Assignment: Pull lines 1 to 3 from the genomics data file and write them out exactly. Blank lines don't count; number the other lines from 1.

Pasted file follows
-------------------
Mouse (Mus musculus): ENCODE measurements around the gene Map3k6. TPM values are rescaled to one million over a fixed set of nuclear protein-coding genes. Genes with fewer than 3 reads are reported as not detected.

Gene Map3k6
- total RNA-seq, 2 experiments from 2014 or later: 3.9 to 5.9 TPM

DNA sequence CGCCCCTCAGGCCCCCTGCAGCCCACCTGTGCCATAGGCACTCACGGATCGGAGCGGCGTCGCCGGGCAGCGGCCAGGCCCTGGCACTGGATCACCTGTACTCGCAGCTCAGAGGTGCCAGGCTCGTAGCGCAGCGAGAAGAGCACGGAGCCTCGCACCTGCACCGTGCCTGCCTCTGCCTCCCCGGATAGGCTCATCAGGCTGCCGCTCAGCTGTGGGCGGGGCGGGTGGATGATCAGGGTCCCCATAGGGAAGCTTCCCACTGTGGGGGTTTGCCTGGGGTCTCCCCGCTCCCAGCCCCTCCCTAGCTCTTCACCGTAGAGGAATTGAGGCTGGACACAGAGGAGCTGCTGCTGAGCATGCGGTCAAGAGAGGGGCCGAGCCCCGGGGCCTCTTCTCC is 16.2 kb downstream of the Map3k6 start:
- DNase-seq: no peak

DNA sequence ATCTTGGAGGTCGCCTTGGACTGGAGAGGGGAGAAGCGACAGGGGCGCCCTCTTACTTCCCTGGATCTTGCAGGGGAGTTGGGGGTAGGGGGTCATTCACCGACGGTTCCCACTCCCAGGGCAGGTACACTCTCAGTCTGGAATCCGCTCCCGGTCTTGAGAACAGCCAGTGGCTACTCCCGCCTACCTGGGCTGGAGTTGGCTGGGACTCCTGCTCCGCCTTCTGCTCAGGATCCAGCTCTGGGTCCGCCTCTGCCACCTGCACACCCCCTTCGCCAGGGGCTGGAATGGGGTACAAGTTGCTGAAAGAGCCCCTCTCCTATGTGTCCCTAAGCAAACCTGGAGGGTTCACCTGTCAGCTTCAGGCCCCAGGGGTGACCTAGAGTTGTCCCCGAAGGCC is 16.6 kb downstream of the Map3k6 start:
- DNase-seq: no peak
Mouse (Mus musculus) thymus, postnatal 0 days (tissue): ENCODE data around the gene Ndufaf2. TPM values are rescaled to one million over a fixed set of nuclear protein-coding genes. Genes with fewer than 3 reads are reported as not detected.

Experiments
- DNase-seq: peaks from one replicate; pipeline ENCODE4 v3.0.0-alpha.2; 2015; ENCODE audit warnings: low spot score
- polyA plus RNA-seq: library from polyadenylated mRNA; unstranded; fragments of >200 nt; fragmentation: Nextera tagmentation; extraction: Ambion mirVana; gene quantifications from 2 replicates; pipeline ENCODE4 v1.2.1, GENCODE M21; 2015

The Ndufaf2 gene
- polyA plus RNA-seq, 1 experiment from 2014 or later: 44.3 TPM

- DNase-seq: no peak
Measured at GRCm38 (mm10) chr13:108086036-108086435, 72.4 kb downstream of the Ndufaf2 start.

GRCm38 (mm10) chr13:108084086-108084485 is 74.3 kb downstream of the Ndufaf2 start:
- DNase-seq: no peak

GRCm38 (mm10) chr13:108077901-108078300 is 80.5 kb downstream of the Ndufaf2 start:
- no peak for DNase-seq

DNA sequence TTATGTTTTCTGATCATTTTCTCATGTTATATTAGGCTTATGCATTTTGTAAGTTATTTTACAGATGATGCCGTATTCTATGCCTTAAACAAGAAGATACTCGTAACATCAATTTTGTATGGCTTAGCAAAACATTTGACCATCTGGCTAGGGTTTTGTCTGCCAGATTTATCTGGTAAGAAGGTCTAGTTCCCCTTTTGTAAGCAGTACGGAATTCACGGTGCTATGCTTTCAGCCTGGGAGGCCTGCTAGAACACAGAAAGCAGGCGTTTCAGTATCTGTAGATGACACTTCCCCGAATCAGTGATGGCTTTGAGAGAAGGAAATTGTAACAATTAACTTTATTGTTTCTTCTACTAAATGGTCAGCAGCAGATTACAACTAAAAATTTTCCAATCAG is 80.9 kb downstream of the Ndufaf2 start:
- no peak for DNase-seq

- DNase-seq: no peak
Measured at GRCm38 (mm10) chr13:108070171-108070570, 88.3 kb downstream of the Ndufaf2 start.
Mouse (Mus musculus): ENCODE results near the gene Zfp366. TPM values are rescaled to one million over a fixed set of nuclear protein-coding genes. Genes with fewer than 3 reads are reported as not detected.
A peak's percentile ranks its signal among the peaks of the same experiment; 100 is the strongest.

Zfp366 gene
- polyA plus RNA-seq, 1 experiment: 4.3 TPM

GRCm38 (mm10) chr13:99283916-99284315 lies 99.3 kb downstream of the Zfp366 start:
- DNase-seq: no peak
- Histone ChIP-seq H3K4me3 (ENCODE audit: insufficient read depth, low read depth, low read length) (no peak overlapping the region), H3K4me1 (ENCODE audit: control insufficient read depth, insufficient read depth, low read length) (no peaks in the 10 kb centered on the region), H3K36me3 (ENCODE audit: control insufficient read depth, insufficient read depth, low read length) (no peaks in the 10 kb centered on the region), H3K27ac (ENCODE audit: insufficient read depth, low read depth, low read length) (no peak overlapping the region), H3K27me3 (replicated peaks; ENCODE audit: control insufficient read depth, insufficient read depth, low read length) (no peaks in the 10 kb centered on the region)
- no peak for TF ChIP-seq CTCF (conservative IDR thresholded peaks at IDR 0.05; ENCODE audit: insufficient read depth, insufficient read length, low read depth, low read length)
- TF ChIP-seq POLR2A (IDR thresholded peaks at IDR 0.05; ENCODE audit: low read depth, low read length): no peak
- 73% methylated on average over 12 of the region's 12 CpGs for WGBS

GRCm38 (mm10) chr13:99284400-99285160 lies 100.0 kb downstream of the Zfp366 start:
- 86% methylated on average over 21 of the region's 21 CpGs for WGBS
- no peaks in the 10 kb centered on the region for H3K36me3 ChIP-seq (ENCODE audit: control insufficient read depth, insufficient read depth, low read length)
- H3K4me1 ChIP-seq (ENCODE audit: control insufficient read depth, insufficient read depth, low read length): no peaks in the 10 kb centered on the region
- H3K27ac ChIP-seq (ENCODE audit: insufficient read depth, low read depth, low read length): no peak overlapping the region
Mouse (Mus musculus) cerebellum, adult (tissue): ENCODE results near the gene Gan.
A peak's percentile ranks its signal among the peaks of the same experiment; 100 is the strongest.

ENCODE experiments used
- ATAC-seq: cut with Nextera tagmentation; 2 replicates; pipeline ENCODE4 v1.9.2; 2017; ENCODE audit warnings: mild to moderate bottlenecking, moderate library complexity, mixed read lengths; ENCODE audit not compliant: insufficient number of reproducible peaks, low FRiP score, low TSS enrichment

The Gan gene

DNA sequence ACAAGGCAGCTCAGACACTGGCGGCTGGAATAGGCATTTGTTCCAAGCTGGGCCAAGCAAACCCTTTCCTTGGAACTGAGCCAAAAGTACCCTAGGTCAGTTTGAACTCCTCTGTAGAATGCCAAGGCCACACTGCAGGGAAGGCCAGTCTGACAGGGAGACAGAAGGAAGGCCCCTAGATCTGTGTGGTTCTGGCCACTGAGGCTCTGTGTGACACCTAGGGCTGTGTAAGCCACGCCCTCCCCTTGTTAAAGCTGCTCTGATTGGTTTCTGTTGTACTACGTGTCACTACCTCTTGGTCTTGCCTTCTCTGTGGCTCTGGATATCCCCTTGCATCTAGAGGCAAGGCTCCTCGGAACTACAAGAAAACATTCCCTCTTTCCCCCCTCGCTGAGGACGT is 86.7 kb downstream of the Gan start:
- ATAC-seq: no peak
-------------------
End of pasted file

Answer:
Mouse (Mus musculus): ENCODE measurements around the gene Map3k6. TPM values are rescaled to one million over a fixed set of nuclear protein-coding genes. Genes with fewer than 3 reads are reported as not detected.

Gene Map3k6
- total RNA-seq, 2 experiments from 2014 or later: 3.9 to 5.9 TPM